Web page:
A while back, I was visiting my friend Ali in Brooklyn, and, when lunchtime rolled around, we got a salad from her friend Anna’s unbelievably good Italian restaurant Al Di La (if you are ever near there, please try to stop by and eat even just one thing from her menu). This salad was called Winter White and if I’d never eaten Anna’s food before, I would not have been enticed by the description of it: raw vegetables, mostly roots (turnips, celery root, and radishes), but also fennel, cauliflower, fennel, and leeks, thinly sliced, lightly dressed, and topped with a bit of crumbled blue cheese. It sounds about as exciting as notebook paper, but it was, of course, extremely, shockingly delicious. And now I’m a little obsessed.
|We don't exactly scream "salad". . .|
|but we clean up nice!|
this, which Ben makes for us in big batches every five days or so) and add cheese or not (a handful of coarsely grated parmesan is our favorite right now). A couple of anchovies would be heavenly—but I defer to the vegetarian in the house.
p.s. Thank you all for your sweet anniversary (bone-iversary! you remembered!) wishes. xo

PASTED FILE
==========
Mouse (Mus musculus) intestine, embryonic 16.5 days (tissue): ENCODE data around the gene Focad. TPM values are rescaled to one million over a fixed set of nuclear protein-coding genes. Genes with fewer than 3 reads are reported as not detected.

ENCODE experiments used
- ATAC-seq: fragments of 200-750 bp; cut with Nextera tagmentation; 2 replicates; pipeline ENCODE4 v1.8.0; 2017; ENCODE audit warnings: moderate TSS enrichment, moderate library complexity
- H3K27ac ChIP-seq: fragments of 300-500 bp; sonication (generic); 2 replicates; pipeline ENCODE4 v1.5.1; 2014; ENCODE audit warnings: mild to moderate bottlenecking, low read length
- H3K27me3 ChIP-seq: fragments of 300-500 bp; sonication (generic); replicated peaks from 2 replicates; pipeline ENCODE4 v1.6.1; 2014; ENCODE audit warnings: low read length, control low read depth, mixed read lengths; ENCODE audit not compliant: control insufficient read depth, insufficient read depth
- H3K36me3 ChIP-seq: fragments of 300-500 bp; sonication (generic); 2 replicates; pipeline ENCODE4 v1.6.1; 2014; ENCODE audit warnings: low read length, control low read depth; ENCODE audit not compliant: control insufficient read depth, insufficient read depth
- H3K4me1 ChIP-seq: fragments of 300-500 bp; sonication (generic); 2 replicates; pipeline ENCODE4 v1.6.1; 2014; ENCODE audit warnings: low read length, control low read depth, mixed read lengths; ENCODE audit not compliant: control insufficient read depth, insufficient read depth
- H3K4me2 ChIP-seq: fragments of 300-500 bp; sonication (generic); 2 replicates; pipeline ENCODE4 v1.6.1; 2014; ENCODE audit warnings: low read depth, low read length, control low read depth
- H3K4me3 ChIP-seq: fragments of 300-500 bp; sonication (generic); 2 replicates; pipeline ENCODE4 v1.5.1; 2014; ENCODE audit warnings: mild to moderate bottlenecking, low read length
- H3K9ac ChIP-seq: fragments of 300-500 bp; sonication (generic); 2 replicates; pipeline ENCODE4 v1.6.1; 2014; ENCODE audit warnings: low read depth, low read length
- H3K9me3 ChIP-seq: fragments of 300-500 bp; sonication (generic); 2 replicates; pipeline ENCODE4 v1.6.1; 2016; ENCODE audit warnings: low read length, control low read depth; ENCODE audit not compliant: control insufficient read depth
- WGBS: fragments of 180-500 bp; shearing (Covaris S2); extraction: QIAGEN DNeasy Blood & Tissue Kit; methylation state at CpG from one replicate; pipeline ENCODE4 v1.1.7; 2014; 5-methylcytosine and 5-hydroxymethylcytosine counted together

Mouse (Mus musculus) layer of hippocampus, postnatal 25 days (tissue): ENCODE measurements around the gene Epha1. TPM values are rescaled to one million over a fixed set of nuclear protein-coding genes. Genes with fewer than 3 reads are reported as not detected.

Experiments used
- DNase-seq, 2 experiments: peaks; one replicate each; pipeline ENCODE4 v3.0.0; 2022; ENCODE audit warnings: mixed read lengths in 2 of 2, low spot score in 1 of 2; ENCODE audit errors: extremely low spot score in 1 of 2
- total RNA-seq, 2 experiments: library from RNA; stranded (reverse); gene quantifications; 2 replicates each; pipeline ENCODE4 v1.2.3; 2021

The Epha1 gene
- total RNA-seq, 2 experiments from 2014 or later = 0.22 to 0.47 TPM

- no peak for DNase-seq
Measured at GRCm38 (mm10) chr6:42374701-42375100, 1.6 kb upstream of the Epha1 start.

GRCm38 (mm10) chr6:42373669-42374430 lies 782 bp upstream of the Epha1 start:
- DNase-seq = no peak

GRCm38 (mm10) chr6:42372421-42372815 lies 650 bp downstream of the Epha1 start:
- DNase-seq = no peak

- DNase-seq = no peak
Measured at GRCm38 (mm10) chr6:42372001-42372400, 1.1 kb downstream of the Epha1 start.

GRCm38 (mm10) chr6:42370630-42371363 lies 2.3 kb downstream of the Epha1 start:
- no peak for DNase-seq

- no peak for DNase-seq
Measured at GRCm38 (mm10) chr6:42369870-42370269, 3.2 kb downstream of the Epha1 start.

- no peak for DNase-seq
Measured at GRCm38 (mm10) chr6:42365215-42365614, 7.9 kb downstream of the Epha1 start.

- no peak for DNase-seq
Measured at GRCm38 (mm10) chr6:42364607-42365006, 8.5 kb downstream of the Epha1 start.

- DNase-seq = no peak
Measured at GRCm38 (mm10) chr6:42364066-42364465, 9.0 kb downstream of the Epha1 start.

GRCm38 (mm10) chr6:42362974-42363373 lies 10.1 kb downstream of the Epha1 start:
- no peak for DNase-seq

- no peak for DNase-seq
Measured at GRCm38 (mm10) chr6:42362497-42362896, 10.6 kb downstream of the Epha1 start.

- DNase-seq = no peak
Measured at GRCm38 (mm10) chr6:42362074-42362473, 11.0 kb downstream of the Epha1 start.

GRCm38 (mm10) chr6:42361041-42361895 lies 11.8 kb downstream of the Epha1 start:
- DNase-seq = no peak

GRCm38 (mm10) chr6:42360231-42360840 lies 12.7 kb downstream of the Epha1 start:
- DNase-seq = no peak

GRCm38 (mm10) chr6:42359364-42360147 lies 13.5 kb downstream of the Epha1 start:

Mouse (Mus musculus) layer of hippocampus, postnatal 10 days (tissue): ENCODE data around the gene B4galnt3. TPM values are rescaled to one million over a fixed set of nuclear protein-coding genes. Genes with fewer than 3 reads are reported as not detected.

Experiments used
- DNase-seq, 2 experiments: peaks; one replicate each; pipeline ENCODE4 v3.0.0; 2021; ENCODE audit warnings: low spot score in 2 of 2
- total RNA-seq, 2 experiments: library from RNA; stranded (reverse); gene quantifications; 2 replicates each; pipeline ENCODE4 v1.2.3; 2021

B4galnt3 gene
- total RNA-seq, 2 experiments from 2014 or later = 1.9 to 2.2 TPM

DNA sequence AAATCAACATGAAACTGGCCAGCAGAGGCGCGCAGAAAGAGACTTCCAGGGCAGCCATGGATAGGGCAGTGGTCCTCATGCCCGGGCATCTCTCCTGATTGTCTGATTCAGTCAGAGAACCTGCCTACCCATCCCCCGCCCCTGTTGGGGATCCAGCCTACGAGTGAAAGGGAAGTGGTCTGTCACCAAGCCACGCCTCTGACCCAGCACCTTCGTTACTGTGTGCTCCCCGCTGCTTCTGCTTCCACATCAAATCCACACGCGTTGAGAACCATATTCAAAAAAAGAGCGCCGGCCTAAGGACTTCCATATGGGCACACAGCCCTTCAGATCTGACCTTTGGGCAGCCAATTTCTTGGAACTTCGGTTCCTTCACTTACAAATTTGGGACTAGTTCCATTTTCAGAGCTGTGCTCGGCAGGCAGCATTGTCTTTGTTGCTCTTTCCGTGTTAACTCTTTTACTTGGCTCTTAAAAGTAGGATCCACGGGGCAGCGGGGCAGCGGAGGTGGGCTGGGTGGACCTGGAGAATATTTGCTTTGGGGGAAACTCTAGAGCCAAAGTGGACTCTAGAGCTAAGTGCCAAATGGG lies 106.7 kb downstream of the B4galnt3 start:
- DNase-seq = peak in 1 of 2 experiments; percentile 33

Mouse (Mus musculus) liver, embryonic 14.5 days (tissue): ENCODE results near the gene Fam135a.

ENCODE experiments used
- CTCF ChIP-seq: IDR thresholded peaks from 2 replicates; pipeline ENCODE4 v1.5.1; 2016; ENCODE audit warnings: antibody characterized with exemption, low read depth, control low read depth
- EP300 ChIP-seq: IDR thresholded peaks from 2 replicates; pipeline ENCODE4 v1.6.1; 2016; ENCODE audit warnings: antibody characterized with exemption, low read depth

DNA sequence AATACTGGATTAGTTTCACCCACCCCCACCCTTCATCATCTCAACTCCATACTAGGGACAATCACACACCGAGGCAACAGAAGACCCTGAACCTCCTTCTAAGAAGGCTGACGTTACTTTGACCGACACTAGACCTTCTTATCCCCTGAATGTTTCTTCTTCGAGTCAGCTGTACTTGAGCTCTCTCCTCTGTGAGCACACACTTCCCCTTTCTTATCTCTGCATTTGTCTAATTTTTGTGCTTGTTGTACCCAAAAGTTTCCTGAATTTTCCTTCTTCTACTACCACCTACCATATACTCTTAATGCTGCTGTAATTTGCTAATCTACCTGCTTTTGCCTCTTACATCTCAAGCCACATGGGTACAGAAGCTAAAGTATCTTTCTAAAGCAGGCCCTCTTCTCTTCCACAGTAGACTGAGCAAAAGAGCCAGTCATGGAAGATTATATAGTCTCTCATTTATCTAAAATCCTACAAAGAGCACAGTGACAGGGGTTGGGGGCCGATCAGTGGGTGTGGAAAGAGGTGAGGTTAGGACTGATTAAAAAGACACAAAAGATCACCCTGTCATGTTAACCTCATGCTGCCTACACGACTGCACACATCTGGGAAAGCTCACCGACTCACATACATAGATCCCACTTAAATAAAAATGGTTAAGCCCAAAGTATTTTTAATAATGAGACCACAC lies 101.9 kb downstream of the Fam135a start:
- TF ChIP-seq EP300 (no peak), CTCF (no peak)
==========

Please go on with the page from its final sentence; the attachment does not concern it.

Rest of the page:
Winter Bright Salad
Makes 4 servings (this is a dense salad)
The herbs and cheese are optional here. Leftovers are fantastic.
Enough winter veggies (carrots, beets, turnips, rutabagas, radishes, celery root, parsnips, cauliflower, and/or fennel) scrubbed or peeled and finely sliced, julienned or grated to make around 2 or 3 packed cups
A good, garlicky or shallot-y vinaigrette, see below (you'll use around 1/3-1/2 cup, or so)
½ cup slivered parsley (or a couple tablespoons of another fresh herb of your choosing)
1/3 cup coarsely grated parmesan or crumbled blue cheese or feta (optional)
Toss the veggies with some of the dressing to taste then, um, taste it. If it needs a little more something to brighten the flavor, consider adding an extra splash of vinegar and/or a pinch of salt rather than more of the vinaigrette. Add the parsley and/or cheese, toss again, and taste. Serve right away, or cover it and eat it later (but taste it again at that point--you may need to drain off some liquid and redress it).
Actually, I'll just re-post the vinaigrette here, for the sake of ease. You won't use it all, but leftovers are so great to have around.
Makes 1 cup
1 clove garlic, minced or put through a garlic press
1/3 cup white-wine vinegar
2/3 cup olive oil
¼ teaspoon dried marjoram (or oregano, if you prefer)
2 teaspoons kosher salt (or half as much are you even paying attention?)
Shake it up in a jar. Store it in the fridge.